As we've been reporting, Colorado is grappling with a child poverty problem. Today, a new report offers a clear look at a wide variety of measures -- like teen pregnancies, food stamp use, and more -- that help inform government leaders and the public about the issue. 

The annual Kids Count report from the Colorado Children's Campaign sifts through data from the U.S. Census Bureau, the state government, and other sources. Here are 12 charts and maps from it that offer an encyclopedic look at the issue. 

1) The child poverty rate is sliding downward

This is the key number. We reported last year the state's child poverty rate dipped slightly in 2013. However, as the Kids Count report notes, it's still well above pre-recession levels:

Between 2000 and 2007, the percent of children living in poverty in Colorado soared from 10 percent to 16 percent—an increase of more than 100,000 children. During that time period, child poverty grew faster in Colorado than in any other state in the nation. While the
increase in child poverty has slowed since 2007, nearly twice as many Colorado children lived in poverty in 2013 as in 2000. Thousands of Colorado families have yet to feel the effects of the economic recovery as the child poverty rate remains above its pre-recession levels.

2) But it varies by county. A lot.

(Data: 2014 U.S. Census Bureau)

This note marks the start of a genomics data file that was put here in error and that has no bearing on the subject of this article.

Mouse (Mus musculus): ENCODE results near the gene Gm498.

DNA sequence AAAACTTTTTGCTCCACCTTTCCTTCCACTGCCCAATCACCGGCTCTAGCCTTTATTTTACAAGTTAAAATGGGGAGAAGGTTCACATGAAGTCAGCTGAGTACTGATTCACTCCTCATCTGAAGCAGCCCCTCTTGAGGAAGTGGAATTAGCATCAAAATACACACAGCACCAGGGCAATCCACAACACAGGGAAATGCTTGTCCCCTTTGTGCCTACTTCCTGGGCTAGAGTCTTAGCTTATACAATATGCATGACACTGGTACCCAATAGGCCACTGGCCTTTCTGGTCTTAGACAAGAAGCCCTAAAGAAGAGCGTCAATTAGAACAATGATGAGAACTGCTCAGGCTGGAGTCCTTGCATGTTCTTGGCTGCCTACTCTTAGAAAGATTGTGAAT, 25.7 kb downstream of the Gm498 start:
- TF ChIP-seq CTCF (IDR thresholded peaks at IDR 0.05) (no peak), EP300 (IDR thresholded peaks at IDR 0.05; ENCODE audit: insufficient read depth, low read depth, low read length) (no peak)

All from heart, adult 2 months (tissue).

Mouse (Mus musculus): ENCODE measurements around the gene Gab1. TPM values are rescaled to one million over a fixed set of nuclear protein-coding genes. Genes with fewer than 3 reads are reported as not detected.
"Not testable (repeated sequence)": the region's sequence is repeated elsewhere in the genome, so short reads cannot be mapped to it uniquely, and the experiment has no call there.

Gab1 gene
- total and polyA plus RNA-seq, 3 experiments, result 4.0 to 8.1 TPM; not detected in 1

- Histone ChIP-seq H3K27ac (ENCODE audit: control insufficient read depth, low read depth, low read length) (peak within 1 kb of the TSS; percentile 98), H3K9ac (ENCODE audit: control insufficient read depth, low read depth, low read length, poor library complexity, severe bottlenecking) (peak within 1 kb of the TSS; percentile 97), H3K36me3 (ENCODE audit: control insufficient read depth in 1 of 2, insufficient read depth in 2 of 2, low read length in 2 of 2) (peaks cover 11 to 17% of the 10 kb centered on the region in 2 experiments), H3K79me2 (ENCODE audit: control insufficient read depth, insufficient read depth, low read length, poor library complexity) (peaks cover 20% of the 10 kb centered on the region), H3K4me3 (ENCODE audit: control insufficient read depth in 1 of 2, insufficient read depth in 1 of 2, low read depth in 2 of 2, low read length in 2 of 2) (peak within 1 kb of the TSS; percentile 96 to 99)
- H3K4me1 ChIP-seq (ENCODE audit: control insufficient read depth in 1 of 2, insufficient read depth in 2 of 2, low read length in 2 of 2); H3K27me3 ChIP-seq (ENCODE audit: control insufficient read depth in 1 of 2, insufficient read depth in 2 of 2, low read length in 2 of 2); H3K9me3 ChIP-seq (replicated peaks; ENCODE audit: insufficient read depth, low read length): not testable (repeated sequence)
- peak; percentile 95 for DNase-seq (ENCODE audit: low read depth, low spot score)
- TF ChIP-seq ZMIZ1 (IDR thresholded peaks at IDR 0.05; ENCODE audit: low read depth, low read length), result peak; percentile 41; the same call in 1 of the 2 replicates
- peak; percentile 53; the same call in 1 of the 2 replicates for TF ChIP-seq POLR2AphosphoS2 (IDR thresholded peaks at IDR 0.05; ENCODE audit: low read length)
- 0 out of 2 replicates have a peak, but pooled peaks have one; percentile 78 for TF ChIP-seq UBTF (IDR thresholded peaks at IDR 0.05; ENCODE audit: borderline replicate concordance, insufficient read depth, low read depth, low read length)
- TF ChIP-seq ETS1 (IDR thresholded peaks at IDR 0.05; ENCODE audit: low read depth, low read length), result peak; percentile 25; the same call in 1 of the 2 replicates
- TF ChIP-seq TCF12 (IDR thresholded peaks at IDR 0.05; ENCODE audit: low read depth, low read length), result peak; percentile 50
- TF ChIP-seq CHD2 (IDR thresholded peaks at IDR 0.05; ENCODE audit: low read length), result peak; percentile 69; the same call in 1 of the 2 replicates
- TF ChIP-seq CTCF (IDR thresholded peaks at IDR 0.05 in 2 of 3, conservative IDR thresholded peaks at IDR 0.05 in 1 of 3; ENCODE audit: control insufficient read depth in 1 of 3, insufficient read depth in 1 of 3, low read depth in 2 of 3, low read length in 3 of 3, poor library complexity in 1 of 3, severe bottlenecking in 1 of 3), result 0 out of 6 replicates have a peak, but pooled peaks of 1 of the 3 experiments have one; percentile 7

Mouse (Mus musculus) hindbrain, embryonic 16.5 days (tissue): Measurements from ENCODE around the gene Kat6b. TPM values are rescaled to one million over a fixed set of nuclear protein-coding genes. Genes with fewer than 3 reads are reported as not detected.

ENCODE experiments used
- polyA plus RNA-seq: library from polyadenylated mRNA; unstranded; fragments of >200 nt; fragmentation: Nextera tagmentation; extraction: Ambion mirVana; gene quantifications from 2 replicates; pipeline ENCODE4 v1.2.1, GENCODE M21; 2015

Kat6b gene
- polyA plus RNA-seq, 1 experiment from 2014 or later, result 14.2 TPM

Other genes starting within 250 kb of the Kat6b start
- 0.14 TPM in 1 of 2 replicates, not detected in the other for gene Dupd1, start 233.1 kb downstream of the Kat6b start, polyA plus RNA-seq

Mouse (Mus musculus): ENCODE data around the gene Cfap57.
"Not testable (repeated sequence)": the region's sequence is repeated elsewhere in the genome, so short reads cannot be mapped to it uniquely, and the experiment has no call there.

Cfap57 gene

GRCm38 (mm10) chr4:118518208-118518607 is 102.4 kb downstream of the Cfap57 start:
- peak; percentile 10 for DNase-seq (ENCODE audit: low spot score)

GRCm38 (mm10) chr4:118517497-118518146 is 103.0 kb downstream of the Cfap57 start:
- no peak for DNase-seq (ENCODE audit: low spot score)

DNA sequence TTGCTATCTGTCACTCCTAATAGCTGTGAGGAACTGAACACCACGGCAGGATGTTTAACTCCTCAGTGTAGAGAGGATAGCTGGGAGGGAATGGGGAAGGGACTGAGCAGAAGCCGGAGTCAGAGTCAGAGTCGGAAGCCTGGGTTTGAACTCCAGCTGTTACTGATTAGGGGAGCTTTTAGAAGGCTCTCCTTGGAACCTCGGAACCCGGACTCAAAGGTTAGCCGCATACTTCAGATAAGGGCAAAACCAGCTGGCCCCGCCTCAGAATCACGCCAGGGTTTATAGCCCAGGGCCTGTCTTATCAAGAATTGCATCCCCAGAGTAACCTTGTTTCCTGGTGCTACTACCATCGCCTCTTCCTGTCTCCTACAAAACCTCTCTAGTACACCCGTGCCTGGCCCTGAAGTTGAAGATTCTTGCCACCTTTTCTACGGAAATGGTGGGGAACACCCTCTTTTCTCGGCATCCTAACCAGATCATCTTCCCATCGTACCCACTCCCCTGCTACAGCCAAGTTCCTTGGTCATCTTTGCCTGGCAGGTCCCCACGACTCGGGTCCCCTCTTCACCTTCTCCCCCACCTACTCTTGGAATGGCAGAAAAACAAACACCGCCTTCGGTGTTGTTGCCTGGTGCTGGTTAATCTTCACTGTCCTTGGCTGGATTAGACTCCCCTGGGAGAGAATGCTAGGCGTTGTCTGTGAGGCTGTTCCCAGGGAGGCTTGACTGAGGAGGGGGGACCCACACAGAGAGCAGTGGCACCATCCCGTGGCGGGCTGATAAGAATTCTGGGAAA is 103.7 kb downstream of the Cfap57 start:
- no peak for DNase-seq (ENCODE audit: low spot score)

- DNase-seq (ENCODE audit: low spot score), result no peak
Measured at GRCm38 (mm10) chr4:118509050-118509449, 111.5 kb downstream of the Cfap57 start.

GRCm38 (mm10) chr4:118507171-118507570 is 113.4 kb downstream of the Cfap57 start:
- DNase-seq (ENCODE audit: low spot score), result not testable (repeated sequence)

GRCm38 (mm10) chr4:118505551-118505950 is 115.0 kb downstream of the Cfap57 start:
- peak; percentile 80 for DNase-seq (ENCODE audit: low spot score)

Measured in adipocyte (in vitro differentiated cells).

The above map shows that the child poverty rate varies widely by county. The state's highest child poverty rates have historically been in the San Luis Valley and the southeastern plains, the Kids Count report notes:

Three counties in the San Luis Valley (Alamosa, Costilla and Saguache counties) are considered “persistently poor” counties. These counties have had at least 20 percent of their overall population living in poverty during the past 30 years, as measured by the 1980, 1990 and 2000 decennial censuses and the 2007-2011 American Community Survey. Poverty that persists through generations presents unique challenges for a community, not only because of the decades of economic hardship but also due to the fact that persistently poor counties are often geographically isolated from other resources.

3) The well-being index

One interesting indicator in the report is the child well-being index. The report's authors chose 12 key indicators for the index, including teen birth rate, uninsured rate, the child poverty rate, the high school drop out rate, and more. Here are the 10 counties that ranked best on the index:

County Rank Change from 2014

Douglas

1 ----
Elbert 2 ----
Broomfield 3 ----
Boulder 4 ----
Larimer 5 ----
Jefferson 6 ----
Routt 7 Up 1
El Paso 8 Up 2
Summit 9 Up 4
Teller 10 Down 3

4) Colorado is becoming more diverse

Colorado non-white child population grew from 34 percent in 2000 to 43 percent in 2013. 

5) Rural, suburban and urban poverty

Poverty rates are highest in rural counties. The Kids Count report says this illustrates the slower pace of the economic recovery in many rural areas.

Overall, the state of Colorado has exceeded its pre-recession peak level of employment, but only four of Colorado’s 42 rural counties (Conejos, Costilla, Lake and Phillips) and three of the state’s mixed rural counties (Larimer, El Paso and Weld) had reached this milestone as of 2013.

6) Big jump in concentrated poverty

Kids who live in high-poverty communities are isolated from resources that may help them succeed, the Kids Count report says. Schools are generally lower performing; employers pay less; and even playing outside can be dangerous due to neighborhood crime.

 As a result of these disadvantages, children living in high-poverty communities are more likely to suffer from harmful levels of stress and behavioral or emotional problems, even if their families have incomes well above the official poverty line.